SCI­ENCE CLUB – your es­sen­tial ce­ramides mas­ter­class

Hello ce­ramides, good­bye dry skin. Elise Wil­son brings us a les­son on a proven es­sen­tial in­gre­di­ent.

Simply You Style - - Contents -

With all the essences, pep­tides, retinol and hyaluronic acid in your bath­room cab­i­net, you'd be for­given for think­ing you need a sci­ence de­gree to un­der­stand skin­care these days. The not-so­good news is, you're go­ing to need to add ce­ramides to that list of need-to-know in­gre­di­ents. The good news? Ac­cord­ing to the ex­perts, they're well worth it.

“Ce­ramides are a type of lipid proven to in­crease the skin's hy­dra­tion and bar­rier func­tion,” says El­iz­a­beth Arden na­tional train­ing man­ager Sh­eryll Thomp­son. “To­gether with other lipids [such as fatty acids and choles­terol], they play a cru­cial role in main­tain­ing the strength of the skin's lipid bar­rier, keep­ing it hy­drated, firm, plump and sup­ple by pre­vent­ing wa­ter loss.”

Found in the out­er­most layer of the epi­der­mis, ce­ramides nat­u­rally be­gin to de­cline when we're as young as 30. “Be­tween the ages of 21 and 30, your skin may still be at 100 per cent ce­ramide vol­ume,” says Thomp­son. “How­ever, from there it can de­cline to around 62 per cent, and in your for­ties that num­ber drops again to 37 per cent – so it's vi­tal to re­plen­ish ce­ramides.”

Of course, the en­vi­ron­ment also plays a part in the con­di­tion of our skin, says Caroline Parker, head of ed­u­ca­tion at Der­ma­log­ica. For ex­am­ple, she says, “If we've been spend­ing time out­side in very cold, very hot or very dry weather, our skin can be­come itchy or feel dry and scaly.”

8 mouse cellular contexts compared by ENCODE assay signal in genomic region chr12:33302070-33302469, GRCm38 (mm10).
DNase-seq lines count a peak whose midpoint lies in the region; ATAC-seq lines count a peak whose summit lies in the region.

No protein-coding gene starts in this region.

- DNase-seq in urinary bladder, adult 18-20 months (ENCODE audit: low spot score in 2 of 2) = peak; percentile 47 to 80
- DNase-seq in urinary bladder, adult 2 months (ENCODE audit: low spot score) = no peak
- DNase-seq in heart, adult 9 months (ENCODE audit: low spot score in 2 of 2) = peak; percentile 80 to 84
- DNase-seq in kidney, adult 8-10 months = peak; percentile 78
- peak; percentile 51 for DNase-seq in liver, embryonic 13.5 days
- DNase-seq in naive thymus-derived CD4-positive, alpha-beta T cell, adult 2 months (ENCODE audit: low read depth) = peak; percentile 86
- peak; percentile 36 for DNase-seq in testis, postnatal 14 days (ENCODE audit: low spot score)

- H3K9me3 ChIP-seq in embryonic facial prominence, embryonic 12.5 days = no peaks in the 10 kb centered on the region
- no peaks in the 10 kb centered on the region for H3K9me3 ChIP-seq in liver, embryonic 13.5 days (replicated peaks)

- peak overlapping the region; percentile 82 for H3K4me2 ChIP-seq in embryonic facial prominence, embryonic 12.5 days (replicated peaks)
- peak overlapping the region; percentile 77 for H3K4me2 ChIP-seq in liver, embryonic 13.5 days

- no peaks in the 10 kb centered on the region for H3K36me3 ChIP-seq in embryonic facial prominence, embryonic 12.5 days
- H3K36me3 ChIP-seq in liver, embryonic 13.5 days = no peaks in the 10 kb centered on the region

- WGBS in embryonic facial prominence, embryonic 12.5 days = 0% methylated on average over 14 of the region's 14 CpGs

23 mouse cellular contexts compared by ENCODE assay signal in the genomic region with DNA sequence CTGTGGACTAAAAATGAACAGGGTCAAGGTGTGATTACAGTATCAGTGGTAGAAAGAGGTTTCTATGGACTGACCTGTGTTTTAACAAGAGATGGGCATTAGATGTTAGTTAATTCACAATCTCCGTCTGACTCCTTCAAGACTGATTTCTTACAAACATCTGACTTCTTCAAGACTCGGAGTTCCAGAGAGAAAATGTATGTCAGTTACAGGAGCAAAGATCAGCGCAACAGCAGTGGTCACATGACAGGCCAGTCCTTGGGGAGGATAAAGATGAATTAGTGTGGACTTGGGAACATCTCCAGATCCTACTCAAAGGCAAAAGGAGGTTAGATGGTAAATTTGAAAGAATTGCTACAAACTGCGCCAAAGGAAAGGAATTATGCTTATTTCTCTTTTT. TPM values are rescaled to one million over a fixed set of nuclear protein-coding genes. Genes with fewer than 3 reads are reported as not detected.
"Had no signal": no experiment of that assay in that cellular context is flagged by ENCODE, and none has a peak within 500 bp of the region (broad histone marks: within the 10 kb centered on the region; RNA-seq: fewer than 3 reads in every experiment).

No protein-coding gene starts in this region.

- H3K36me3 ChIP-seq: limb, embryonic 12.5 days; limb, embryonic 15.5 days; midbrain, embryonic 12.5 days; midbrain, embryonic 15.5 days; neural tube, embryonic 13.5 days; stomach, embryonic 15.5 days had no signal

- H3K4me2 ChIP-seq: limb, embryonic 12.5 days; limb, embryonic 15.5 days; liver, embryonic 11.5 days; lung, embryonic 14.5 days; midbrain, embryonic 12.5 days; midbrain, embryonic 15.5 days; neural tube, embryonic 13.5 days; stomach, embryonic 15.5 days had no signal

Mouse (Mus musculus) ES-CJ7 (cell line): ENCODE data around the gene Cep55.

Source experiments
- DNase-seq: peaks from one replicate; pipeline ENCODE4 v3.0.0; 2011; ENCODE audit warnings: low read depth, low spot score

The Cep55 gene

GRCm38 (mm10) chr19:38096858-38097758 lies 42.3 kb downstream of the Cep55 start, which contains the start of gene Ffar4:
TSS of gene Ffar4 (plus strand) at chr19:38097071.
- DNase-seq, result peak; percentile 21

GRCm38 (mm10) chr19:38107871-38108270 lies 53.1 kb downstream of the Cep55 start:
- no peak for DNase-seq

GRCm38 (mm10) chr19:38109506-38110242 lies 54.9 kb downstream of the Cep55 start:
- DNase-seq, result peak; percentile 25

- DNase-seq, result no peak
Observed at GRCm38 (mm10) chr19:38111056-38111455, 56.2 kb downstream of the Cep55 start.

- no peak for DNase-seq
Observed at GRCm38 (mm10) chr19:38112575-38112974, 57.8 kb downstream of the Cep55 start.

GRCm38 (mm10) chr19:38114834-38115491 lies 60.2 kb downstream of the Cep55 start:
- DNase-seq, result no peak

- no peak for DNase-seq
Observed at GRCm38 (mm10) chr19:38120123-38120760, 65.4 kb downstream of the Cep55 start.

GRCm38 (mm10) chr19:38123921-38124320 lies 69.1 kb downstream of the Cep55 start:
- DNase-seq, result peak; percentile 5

Luck­ily, we can re­turn what's lost to the skin by way of top­i­cal skin­care. “It's im­por­tant to make sure we're in­clud­ing healthy fats and oils in our diet, but the top­i­cal ap­pli­ca­tion of ce­ramides is needed to help re­lieve dry­ness and ir­ri­ta­tion quickly, “says Parker. “It works so much faster than wait­ing to see the ef­fects of boost­ing lev­els orally.”

When it comes to what prod­ucts to choose, you can look to in­clude ce­ramides in any part of your skin­care reg­i­men – in serums, mois­turis­ers or masks. “Our new El­iz­a­beth Arden Ad­vanced Ce­ramide Cap­sules con­tain ce­ramides, choles­terol and fatty acids to cre­ate a seal around the skin cells so mois­ture doesn't es­cape,” says Thomp­son. With the re­sults clin­i­cally proven to take up to 10 years off – we're start­ing now!

“To­gether with other lipids, ce­ramides play a cru­cial role in main­tain­ing the strength of the skin’s lipid bar­rier, keep­ing it hy­drated, firm, plump and sup­ple.”

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Clock­wise from top left: 1. El­iz­a­beth Arden

Ad­vanced Ce­ramide Cap­sules Daily Youth Restor­ing Eye Serum 60, $115. 2. Medik8 Hydr8 Eye 360 SPF30, $120. 3. Sk­in­med­ica TNS Ce­ramide Treat­ment Cream, $120. 4. Glam­glow

Glow­starter Mega Il­lu­mi­nat­ing Mois­tur­izer, $78. 5. Kate Somerville

Line Re­lease Un­der Eye Re­pair Cream, $198. 6. Mario Bade­scu Herbal Hy­drat­ing Serum, $47. 7. El­iz­a­beth Arden Ad­vanced Ce­ramide Cap­sules Daily Youth Restor­ing Serum 60, $150. 8. Per­ri­cone MD Neu­ropep­tide Night Cream, $407. 9. Der­ma­log­ica

Overnight Re­pair Serum, $119. 10. Dr Den­nis Gross

Clin­i­cal Con­cen­trate Radiance Booster, $108.

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